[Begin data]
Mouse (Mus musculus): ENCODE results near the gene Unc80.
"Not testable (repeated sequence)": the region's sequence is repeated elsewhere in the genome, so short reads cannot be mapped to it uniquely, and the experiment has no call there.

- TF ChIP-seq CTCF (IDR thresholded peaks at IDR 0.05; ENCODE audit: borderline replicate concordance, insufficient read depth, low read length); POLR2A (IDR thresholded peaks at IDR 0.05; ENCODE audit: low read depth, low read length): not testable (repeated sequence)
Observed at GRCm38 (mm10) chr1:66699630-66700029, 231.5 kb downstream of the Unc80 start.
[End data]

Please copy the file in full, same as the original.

Mouse (Mus musculus): ENCODE results near the gene Unc80.
"Not testable (repeated sequence)": the region's sequence is repeated elsewhere in the genome, so short reads cannot be mapped to it uniquely, and the experiment has no call there.

- TF ChIP-seq CTCF (IDR thresholded peaks at IDR 0.05; ENCODE audit: borderline replicate concordance, insufficient read depth, low read length); POLR2A (IDR thresholded peaks at IDR 0.05; ENCODE audit: low read depth, low read length): not testable (repeated sequence)
Observed at GRCm38 (mm10) chr1:66699630-66700029, 231.5 kb downstream of the Unc80 start.